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Distinct Trafficking of Cell Surface and Endosomal TIM-1 to the Immune Synapse

Artikel i vetenskaplig tidskrift
Författare Meriem Echbarthi
M. Zonca
R. Mellwig
Y. Schwab
G. Kaplan
R. H. Dekruyff
P. Roda-Navarro
J. M. Casasnovas
Publicerad i Traffic : the International Journal of Intracellular Transport
Volym 16
Nummer/häfte 11
Sidor 1193-1207
ISSN 1398-9219
Publiceringsår 2015
Publicerad vid Institutionen för kemi och molekylärbiologi
Sidor 1193-1207
Språk en
Länkar dx.doi.org/10.1111/tra.12329
Ämnesord Immune synapse, Microscopy, Protein sorting, Structural immunology, T-cell, TIM family
Ämneskategorier Cell- och molekylärbiologi, Immunologi inom det medicinska området

Sammanfattning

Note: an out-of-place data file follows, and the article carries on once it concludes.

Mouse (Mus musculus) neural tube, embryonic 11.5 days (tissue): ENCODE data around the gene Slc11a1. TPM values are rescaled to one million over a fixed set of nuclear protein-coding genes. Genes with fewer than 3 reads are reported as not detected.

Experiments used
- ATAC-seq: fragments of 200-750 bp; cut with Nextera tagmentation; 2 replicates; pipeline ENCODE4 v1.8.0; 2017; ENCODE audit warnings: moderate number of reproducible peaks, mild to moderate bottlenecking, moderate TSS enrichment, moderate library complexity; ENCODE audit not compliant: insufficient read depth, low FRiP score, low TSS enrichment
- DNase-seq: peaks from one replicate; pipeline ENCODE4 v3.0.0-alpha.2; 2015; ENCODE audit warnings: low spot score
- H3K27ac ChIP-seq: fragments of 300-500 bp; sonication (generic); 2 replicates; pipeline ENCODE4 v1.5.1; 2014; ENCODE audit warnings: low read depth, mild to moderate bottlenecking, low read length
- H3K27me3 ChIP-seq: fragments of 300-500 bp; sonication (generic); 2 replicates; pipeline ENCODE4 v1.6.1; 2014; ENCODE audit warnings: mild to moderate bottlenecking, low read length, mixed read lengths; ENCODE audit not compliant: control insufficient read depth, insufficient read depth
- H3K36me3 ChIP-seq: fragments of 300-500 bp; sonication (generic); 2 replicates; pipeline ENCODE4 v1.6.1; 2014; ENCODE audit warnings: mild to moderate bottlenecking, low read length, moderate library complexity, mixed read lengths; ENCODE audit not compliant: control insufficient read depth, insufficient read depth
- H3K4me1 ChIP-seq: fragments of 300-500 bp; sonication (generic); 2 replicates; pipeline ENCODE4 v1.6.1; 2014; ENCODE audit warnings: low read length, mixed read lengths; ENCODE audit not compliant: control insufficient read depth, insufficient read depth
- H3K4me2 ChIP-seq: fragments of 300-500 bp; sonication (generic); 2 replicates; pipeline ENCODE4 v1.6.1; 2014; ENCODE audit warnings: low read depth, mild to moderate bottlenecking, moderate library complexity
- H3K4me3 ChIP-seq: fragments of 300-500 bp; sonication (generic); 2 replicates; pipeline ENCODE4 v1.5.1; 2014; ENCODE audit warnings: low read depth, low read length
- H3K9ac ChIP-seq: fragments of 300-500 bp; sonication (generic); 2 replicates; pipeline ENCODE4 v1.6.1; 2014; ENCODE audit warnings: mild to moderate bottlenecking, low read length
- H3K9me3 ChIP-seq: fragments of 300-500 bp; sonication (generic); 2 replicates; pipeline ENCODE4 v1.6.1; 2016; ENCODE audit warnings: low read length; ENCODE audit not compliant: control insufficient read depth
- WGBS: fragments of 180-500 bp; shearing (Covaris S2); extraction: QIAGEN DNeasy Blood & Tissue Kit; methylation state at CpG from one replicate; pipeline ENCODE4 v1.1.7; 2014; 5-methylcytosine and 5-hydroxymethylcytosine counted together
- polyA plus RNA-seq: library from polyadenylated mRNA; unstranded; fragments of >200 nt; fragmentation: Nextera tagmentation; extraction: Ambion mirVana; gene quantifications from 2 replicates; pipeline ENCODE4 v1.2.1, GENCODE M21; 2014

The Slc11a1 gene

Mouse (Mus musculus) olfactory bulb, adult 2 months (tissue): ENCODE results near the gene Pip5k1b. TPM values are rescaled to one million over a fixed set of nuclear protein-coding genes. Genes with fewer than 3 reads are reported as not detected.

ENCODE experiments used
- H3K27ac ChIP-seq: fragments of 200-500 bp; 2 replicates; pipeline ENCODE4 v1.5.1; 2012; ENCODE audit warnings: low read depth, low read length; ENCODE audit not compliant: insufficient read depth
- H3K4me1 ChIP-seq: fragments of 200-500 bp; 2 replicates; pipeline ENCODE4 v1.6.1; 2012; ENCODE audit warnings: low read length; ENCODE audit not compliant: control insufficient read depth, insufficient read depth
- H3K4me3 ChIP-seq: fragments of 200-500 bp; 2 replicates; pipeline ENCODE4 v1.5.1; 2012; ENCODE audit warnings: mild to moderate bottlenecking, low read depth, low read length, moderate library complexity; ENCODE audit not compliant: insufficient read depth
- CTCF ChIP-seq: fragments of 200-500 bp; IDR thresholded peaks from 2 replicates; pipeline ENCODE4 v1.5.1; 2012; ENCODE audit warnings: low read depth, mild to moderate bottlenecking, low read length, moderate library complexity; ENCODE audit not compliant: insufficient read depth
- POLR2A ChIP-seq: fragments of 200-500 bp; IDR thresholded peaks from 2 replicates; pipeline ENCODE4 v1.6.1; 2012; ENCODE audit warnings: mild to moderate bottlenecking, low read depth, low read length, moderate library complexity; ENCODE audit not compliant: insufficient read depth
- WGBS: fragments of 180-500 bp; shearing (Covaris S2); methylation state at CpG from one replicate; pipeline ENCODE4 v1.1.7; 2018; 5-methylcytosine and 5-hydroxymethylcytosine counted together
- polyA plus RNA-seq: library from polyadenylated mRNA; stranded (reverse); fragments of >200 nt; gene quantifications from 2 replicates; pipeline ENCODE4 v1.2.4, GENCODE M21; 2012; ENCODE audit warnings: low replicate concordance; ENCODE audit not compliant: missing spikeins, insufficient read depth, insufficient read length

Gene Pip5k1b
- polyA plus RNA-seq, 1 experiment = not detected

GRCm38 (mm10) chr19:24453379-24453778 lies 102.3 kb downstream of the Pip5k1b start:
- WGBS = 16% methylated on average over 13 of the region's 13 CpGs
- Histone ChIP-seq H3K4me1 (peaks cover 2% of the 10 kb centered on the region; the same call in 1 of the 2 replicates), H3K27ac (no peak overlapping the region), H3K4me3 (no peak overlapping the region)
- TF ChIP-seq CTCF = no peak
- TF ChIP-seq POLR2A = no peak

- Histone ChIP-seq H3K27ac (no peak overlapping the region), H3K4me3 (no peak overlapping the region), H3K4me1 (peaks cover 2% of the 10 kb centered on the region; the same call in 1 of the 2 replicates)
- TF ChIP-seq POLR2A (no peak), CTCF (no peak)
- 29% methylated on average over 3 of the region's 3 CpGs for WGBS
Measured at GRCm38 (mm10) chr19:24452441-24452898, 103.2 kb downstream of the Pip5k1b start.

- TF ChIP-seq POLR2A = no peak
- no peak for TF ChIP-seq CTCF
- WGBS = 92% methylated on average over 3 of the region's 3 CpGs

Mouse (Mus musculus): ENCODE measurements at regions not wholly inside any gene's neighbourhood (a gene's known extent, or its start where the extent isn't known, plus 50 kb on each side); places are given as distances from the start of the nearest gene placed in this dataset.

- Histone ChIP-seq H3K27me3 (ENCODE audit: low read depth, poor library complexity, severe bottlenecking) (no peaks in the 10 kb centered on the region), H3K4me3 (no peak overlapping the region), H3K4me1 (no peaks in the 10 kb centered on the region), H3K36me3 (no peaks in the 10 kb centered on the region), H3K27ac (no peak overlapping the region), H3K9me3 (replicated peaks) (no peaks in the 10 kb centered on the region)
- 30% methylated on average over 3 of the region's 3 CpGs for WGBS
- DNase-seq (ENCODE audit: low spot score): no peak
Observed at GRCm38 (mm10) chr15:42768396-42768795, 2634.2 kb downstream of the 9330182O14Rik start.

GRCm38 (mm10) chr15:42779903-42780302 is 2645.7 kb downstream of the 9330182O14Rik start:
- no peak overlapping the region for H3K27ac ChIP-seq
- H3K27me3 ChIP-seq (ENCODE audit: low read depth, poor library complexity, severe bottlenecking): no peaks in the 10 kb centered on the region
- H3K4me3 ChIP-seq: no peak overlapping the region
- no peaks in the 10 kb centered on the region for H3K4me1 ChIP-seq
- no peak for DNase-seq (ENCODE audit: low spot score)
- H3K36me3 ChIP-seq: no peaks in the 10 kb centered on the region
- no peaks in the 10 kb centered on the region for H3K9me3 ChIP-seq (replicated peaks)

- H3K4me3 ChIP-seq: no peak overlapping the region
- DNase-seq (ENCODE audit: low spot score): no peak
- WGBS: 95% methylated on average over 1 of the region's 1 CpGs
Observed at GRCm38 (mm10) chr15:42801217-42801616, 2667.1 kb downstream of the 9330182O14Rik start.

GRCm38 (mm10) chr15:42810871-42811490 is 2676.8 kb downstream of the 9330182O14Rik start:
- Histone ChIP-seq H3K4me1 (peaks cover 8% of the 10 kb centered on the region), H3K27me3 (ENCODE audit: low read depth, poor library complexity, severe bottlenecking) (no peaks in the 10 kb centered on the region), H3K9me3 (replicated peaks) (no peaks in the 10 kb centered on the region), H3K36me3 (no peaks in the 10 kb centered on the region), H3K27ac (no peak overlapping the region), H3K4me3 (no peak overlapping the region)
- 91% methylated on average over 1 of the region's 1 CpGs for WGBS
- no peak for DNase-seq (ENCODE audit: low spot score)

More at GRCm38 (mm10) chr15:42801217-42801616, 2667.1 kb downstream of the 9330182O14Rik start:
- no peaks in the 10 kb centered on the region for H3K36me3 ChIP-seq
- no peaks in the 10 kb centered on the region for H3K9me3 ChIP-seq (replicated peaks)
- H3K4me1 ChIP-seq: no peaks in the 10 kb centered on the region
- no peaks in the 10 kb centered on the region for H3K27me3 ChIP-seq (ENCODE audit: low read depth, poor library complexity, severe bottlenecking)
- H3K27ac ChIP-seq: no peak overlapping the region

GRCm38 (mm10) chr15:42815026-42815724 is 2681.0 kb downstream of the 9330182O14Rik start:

The T cell costimulatory molecule TIM-1 (T cell/transmembrane, mucin and immunoglobulin domain protein 1) sorts mainly to endosomes in lymphoid cells. At difference from the cell surface protein, endosomal TIM-1 translocates to the immune synapse (IS), where it can contribute to antigen-dependent T cell costimulation. TIM-1 ligands increase the amount of cell surface protein, preventing its traffic to the IS. The bipolar sorting of TIM-1 observed during IS formation is determined by differences in its subcellular location, and probably modulates antigen-driven immune responses. The T-cell/transmembrane, mucin and immunoglobulin domain protein 1 (TIM-1) is a phosphatidlyserine (PtdSer) receptor and a T-cell costimulatory molecule linked to the development of atopic diseases. TIM-1 locates preferentially in intracellular compartments. Here we show that in human and mouse lymphoid cells, TIM-1 localizes in different types of endosomes and that its domain structure is important for protein sorting to intracellular vesicles. The BALB/c mouse TIM-1 protein, which has a longer mucin domain, is sorted more efficiently to endosomes than the shorter C57BL/6 variant. High affinity ligands such as PtdSer increase the amount of cell surface TIM-1; the protein also polarizes toward cell contacts with apoptotic cells. The large pool of intracellular TIM-1 translocates to the immune synapse (IS) with the CD3-TCR (T-cell receptor) complex and colocalizes to the central supramolecular activation cluster (cSMAC). In contrast, cell surface TIM-1 does not traffic to the IS, but is located away from it. The bipolar TIM-1 sorting observed during IS formation is determined by differences in its subcellular location, and might modulate antigen-driven immune responses. © 2015 John Wiley & Sons A/S.

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